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cut threaded rod for flexi with hacksaw?


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12 replies to this topic

#1 of 13 Michael St. Clair

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Posted July 01 2002 - 08:47 AM

I've got some six-foot long threaded steel rod (5/8") that I want to cut down to around 4 1/2 feet. Is this feasible with a hacksaw, or would I spend too much time on frustration and effort (not to mention money on hacksaw blades).

#2 of 13 Dan Hine

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Posted July 01 2002 - 09:09 AM

Michael,

I've cut through much thicker things that 5/8" threaded rods with a hacksaw so it is possible. It would be much easier with a sawzall but that would cost much more than the hacksaw blades. If you think you would want a sawzall anyway though, here is your chance. Posted Image


Dan Hine
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#3 of 13 Rich Kraus

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Posted July 01 2002 - 09:51 AM

i chucked a metal cutting fiber blade into my miter saw and whacked away at my rods. (but ended up having to use a die to clean up the threads)

went fast though, even considering the thread repair.
'Till next time,
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#4 of 13 Charles J P

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Posted July 01 2002 - 03:23 PM

Its typically just as fast to use a hacksaw as it is to use a power tool and then try to fix the threads.

#5 of 13 David Ison

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Posted July 01 2002 - 05:44 PM

This is the best way to cut a threaded rod with a hacksaw: take 2 proper sized nuts run them down on the rod until you have them on either side of where you want to cut the rod,just far enough apart to slide the blade in between them, this not only serves as a guide but after the cut use the nuts to tap the threads by taking them off with the proper hand tool( socket or the right sized wrench). no sawsall, no taps only hand tools, works every time.

#6 of 13 Robert_Gaither

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Posted July 01 2002 - 08:11 PM

I second Rich's recommendation though I used a circular saw instead and followed my dad's advice of screwing down the thread tap so when undone will repair the threads no problem.

#7 of 13 Brian Fellmeth

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Posted July 02 2002 - 03:41 AM

I've done it, its not too bad. The metal is reasonably soft. The sawing between two nuts tip above is awesome. If you could somehow get a pair of vices close with each gripping a nut then it would be a 20 second job.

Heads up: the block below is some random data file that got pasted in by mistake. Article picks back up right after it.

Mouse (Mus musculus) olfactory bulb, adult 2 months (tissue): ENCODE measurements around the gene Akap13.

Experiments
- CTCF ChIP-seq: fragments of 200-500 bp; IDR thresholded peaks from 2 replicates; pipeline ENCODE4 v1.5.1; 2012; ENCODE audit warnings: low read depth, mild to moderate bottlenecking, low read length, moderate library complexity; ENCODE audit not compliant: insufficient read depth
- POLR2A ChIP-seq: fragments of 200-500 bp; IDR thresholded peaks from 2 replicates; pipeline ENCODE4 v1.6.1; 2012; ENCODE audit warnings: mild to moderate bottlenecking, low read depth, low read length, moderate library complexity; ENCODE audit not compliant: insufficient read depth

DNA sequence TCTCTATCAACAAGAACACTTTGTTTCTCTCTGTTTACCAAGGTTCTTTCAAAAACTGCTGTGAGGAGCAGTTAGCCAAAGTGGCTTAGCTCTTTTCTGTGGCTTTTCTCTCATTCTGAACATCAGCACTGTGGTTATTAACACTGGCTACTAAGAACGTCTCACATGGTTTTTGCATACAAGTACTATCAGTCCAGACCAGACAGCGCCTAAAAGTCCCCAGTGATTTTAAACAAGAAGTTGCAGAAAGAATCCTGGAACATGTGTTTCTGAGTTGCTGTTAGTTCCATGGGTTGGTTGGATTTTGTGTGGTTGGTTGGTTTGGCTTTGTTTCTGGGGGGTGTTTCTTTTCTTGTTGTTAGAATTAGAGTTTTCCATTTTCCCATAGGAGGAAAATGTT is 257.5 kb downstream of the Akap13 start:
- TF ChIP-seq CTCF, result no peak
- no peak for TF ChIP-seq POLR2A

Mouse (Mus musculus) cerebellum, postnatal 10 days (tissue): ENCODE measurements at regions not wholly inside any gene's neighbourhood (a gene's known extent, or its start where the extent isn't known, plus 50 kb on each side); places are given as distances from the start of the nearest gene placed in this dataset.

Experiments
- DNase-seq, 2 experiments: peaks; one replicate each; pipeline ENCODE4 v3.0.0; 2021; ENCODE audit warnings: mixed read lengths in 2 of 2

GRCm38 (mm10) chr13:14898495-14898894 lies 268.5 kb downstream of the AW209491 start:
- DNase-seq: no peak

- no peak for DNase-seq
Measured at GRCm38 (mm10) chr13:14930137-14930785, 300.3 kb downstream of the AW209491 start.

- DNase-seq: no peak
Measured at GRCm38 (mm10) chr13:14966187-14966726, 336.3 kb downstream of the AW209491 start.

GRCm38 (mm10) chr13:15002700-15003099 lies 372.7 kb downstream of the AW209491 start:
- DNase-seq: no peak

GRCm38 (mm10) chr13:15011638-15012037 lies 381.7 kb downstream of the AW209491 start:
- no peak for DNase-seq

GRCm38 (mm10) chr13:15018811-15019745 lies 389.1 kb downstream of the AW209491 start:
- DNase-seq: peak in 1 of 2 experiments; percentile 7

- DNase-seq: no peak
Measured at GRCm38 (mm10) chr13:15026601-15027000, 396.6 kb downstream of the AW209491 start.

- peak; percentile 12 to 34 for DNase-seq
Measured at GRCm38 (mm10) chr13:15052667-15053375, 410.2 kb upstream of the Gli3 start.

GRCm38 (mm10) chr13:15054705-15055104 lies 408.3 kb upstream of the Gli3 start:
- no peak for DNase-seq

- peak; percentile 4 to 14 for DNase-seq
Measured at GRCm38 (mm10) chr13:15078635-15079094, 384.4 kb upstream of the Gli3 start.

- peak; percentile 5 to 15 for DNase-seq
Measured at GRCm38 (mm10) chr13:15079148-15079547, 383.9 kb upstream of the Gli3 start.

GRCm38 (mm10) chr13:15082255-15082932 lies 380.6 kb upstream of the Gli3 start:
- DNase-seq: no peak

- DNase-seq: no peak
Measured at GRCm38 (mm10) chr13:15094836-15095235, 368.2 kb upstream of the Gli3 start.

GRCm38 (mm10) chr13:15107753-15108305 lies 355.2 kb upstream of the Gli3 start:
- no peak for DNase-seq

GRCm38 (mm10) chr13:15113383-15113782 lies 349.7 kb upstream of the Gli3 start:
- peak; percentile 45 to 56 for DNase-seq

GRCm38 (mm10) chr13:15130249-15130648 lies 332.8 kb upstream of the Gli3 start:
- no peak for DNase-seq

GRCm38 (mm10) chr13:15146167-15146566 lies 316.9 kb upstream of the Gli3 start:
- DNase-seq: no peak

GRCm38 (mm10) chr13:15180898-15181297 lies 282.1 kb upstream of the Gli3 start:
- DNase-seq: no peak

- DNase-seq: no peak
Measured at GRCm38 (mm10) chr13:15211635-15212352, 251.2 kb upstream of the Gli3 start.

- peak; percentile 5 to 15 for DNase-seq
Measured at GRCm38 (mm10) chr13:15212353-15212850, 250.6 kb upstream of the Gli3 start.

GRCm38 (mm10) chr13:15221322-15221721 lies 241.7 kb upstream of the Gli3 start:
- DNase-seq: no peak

#8 of 13 DavidMich

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Posted July 02 2002 - 05:46 AM

If you "bevel" or "chamfer" the edge of the all-thread where it is cut, (with a file or sander-just takes a minute)then a nut will go right onto the rod. It should not be necessary to do any "tapping" of the thread ends, either with the nut or a tap/die set.
I have cut alot of all-thread this way, and never had a problem putting the nut on by hand afterwards. Plus, it takes all the rough edges off.
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#9 of 13 Bruce Chang

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Posted July 02 2002 - 08:40 AM

SAWZALL or a Recipacating saw would cut like butter. Makes a clean cut too.

#10 of 13 Robert Derouen

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Posted July 07 2002 - 02:48 PM

Check your local rental shop and see how much a sawzall is, they usually have 3 hour or even hourly rates for under $10 for most small power tools. I had planned to do that but ended up hack sawing them, if you go that route I strongly suggest buying a good quality blade for it. I did and it cut twice as fast as the cheap blade that came with the hacksaw. I even had to recut them after deciding to delete a shelf, after 8 cuts the teeth look like new.

Rob

#11 of 13 Cameron Wright

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Posted May 18 2003 - 07:42 AM

take it to a machine shop or even better and FREE take it to a High School with a machine or welding shop and have them cut it there with a band saw or somthin....
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#12 of 13 Bill_D

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Posted May 18 2003 - 08:06 AM

I've used Ison's method with great results but my Rotozip equipped with metal cutting blade works better.

#13 of 13 Bryan Michael

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Posted May 18 2003 - 08:53 AM

or a wet saw
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